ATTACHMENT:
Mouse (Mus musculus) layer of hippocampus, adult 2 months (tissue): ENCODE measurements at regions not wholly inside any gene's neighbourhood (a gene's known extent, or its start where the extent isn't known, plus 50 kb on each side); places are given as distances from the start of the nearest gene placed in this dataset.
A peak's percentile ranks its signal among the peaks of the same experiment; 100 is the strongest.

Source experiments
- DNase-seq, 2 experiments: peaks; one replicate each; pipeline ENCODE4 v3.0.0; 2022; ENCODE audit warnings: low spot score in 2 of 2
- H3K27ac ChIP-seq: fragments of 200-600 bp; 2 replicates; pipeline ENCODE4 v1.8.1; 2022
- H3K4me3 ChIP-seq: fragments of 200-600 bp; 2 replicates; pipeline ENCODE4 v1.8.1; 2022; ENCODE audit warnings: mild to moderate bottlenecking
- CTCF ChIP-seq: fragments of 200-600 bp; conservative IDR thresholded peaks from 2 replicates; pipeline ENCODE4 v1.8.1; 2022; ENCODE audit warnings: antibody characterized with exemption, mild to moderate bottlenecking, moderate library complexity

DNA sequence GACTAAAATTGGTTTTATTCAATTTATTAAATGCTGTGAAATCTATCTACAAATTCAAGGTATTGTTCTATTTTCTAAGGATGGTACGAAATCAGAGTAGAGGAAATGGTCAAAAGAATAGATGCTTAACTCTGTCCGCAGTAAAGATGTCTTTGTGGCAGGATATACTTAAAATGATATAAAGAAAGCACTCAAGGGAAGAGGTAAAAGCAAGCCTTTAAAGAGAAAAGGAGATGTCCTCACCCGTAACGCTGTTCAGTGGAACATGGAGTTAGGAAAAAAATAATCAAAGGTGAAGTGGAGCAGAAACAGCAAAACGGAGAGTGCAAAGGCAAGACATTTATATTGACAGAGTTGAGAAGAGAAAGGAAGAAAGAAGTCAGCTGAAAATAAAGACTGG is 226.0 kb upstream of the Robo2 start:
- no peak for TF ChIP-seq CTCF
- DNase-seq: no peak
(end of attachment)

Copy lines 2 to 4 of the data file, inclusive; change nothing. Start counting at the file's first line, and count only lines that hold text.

A peak's percentile ranks its signal among the peaks of the same experiment; 100 is the strongest.

Source experiments
- DNase-seq, 2 experiments: peaks; one replicate each; pipeline ENCODE4 v3.0.0; 2022; ENCODE audit warnings: low spot score in 2 of 2